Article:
We’ve written about atomic design quite a bit over the years. Lately, we’ve been talking more about design systems, and figured we’d take the opportunity to share information on the difference between atomic designs and design systems.
Atomic design describes a method of breaking a site’s visual design down into its smallest parts, which are then standardized and built back up into increasingly larger, reusable objects. Atomic design is sometimes also called component-based design, where the various reusable objects are called components.
In an atomic design, the design is broken down into the following categories (or kinds of components):
Atoms represent individual design principles or basic HTML elements. This individual component might be a button, header text, or other items that “can’t be broken down any further without ceasing to be functional.” (Source: Brad Frost)
Molecules are the ways that atoms are combined. A molecule might be a form paired with a button, or another reusable component that may appear multiple times across the site.
When multiple molecules are combined, they form an organism, which is a more complex part of the UI interface. An example of an organism might be a content grid, a menu, or a footer.
A template is just what it sounds like: a grouping of organisms that is reused on pages across the site. Templates allow a modular approach to content structuring, which has several benefits. First, it can cut down page creation time for content authors, and a template that has been constructed by an experienced web design agency will also flow naturally as windows and screens are resized, giving you peace of mind around your responsive design.
Lastly comes a page, which is a combination of templates that are populated with real content. On the page, all of the different levels of design come together into a finished product.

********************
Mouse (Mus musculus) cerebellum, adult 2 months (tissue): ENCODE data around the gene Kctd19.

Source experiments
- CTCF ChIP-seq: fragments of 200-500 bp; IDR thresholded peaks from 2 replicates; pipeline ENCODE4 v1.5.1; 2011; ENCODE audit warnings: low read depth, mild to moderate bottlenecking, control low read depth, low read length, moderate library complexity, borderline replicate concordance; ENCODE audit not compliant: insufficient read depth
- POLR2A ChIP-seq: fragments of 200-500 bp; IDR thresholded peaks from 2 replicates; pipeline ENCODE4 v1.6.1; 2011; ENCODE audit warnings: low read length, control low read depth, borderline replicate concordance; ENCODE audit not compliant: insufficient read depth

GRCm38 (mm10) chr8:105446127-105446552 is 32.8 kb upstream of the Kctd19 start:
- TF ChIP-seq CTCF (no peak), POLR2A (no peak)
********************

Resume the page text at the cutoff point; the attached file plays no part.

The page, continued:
All of the site's different components are drawn from the same codebase or repository, called a pattern library. The pattern library is usually hosted in another system, such as Pattern Lab, which hooks into your CMS through a module, plugin, or API. A well-constructed pattern library will integrate with your content and publishing workflows, and will act as a living style guide for your digital platform. Atoms, molecules, organisms, and templates are each built in the pattern library, and then rigorously tested for responsiveness, functionality, and accessibility by a cross-disciplinary team. The end result is a series of components that can be reused to construct pages and content, and are all maintained and updated in a single place.
Note: As a philosophy, atomic design translates the ideals of modular design into the world of web and digital development. (This is why the design philosophy is also sometimes referred to as “modular design.”) Modular design is a longstanding method of design for the real-world that breaks objects down into reusable and combinable parts. This simplifies the manufacturing process and keeps costs low while still allowing for customization. From Wikipedia, just a few examples of products and industries that rely on modular design include computers, solar panels, wind turbines, elevators, furniture, looms, pipe organs, electric power distribution systems and modular buildings, among many others.
So, if atomic design is the web design version of a modular design, what happens when that web design needs to be referenced by something in the real world, such as a kiosk? This is where a design system comes in.
Design systems are different from atomic designs in several key ways. The simplest way of defining a design system is “a framework for making design decisions.” A design system guides visual designs beyond just the website by providing digital templates that align with your platform’s design. A design system will help you standardize on colors, fonts, and layouts: it’s like a branding guide, but with components (including atoms, molecules, organisms, and templates) that your team can use on systems beyond your digital platform.
The best designs and design systems are constructed by teams that understand the technology that will be running their designs. After all, a web app behaves in different ways than a powerpoint, and a digital kiosk offers much different functionality from a mobile contact form. It’s important to make sure that your design system will work well across all the different screens, devices, and technologies that will draw on it, which is why it's important to have digital design experts on your team or work with an experienced digital design and development agency.
To learn more about our design system expertise, or for help with crafting a new presence that spans multiple digital touchpoints and channels, contact us. Our creative and digital development team is here to help you.